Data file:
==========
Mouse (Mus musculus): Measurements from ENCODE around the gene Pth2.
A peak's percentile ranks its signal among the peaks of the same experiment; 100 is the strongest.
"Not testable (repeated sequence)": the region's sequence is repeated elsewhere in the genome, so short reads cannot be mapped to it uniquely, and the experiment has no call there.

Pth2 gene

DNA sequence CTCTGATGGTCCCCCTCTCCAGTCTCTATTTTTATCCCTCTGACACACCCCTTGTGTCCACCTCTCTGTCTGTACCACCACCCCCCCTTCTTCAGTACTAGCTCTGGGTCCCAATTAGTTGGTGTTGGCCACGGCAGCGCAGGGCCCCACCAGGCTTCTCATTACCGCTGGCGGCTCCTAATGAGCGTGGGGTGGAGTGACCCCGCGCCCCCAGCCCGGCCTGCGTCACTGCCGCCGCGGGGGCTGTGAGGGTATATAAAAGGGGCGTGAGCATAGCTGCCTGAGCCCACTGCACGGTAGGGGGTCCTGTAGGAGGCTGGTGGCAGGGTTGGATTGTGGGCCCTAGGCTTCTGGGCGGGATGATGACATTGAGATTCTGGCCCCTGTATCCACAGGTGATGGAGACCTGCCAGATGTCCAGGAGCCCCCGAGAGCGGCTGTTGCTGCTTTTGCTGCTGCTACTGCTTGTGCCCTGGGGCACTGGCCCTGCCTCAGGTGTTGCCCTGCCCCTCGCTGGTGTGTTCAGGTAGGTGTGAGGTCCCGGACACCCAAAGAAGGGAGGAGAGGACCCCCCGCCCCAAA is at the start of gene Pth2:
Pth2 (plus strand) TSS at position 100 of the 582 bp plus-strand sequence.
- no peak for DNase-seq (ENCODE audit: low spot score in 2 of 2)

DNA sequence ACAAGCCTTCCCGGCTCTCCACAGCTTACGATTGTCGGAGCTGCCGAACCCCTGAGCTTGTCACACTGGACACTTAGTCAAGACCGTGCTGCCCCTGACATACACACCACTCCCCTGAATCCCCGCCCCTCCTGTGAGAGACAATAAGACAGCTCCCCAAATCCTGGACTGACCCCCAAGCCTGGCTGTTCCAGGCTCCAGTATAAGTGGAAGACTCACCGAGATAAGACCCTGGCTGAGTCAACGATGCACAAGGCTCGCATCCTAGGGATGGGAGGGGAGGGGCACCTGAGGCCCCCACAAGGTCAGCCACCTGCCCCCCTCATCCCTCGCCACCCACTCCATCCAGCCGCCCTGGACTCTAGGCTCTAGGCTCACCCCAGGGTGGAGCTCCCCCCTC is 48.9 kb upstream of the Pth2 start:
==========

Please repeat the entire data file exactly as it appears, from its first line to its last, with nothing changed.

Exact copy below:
Mouse (Mus musculus): Measurements from ENCODE around the gene Pth2.
A peak's percentile ranks its signal among the peaks of the same experiment; 100 is the strongest.
"Not testable (repeated sequence)": the region's sequence is repeated elsewhere in the genome, so short reads cannot be mapped to it uniquely, and the experiment has no call there.

Pth2 gene

DNA sequence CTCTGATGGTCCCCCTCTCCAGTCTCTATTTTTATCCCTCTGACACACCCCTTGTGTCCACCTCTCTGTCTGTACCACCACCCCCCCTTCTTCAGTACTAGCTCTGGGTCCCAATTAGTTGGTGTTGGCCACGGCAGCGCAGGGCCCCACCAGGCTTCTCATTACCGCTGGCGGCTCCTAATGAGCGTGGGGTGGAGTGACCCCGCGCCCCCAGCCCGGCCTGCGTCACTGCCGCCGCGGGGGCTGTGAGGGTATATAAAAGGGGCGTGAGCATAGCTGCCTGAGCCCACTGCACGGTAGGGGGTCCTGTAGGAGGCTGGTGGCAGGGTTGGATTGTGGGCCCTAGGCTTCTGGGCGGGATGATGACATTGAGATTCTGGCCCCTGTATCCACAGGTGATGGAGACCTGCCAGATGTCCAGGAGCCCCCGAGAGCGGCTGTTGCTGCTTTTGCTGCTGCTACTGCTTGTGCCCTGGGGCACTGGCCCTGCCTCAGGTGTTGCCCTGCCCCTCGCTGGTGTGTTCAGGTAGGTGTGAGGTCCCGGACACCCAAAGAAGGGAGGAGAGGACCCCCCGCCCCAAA is at the start of gene Pth2:
Pth2 (plus strand) TSS at position 100 of the 582 bp plus-strand sequence.
- no peak for DNase-seq (ENCODE audit: low spot score in 2 of 2)

DNA sequence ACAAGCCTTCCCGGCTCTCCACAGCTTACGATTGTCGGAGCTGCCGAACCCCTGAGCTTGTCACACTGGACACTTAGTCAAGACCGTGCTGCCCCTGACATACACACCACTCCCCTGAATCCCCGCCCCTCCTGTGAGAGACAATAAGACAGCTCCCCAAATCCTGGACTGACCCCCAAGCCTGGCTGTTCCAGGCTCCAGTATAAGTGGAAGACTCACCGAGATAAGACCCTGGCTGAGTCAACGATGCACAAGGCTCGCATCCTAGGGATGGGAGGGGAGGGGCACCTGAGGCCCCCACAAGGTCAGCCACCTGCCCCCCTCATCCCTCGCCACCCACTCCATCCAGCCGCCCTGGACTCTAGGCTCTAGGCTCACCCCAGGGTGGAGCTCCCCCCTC is 48.9 kb upstream of the Pth2 start: